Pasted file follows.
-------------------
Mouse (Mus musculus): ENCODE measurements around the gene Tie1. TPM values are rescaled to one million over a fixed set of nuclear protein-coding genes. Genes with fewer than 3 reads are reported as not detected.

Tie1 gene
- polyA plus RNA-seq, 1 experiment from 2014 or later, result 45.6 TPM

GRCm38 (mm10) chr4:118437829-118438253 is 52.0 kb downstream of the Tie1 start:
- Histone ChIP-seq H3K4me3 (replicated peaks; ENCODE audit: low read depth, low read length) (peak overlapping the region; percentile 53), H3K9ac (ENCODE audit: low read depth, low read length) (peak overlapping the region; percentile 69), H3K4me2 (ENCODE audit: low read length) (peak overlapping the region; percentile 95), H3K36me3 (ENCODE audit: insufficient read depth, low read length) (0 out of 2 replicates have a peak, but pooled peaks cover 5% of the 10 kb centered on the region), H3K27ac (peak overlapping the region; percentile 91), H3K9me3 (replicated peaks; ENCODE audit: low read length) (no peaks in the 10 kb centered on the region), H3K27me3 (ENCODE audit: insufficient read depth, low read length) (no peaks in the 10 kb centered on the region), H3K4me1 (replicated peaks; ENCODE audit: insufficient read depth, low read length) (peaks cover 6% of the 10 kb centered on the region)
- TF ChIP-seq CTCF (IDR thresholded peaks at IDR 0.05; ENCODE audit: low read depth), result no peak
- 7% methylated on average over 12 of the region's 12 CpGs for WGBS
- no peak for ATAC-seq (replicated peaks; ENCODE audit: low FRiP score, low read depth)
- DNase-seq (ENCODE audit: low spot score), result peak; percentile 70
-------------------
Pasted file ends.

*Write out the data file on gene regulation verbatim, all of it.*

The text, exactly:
Mouse (Mus musculus): ENCODE measurements around the gene Tie1. TPM values are rescaled to one million over a fixed set of nuclear protein-coding genes. Genes with fewer than 3 reads are reported as not detected.

Tie1 gene
- polyA plus RNA-seq, 1 experiment from 2014 or later, result 45.6 TPM

GRCm38 (mm10) chr4:118437829-118438253 is 52.0 kb downstream of the Tie1 start:
- Histone ChIP-seq H3K4me3 (replicated peaks; ENCODE audit: low read depth, low read length) (peak overlapping the region; percentile 53), H3K9ac (ENCODE audit: low read depth, low read length) (peak overlapping the region; percentile 69), H3K4me2 (ENCODE audit: low read length) (peak overlapping the region; percentile 95), H3K36me3 (ENCODE audit: insufficient read depth, low read length) (0 out of 2 replicates have a peak, but pooled peaks cover 5% of the 10 kb centered on the region), H3K27ac (peak overlapping the region; percentile 91), H3K9me3 (replicated peaks; ENCODE audit: low read length) (no peaks in the 10 kb centered on the region), H3K27me3 (ENCODE audit: insufficient read depth, low read length) (no peaks in the 10 kb centered on the region), H3K4me1 (replicated peaks; ENCODE audit: insufficient read depth, low read length) (peaks cover 6% of the 10 kb centered on the region)
- TF ChIP-seq CTCF (IDR thresholded peaks at IDR 0.05; ENCODE audit: low read depth), result no peak
- 7% methylated on average over 12 of the region's 12 CpGs for WGBS
- no peak for ATAC-seq (replicated peaks; ENCODE audit: low FRiP score, low read depth)
- DNase-seq (ENCODE audit: low spot score), result peak; percentile 70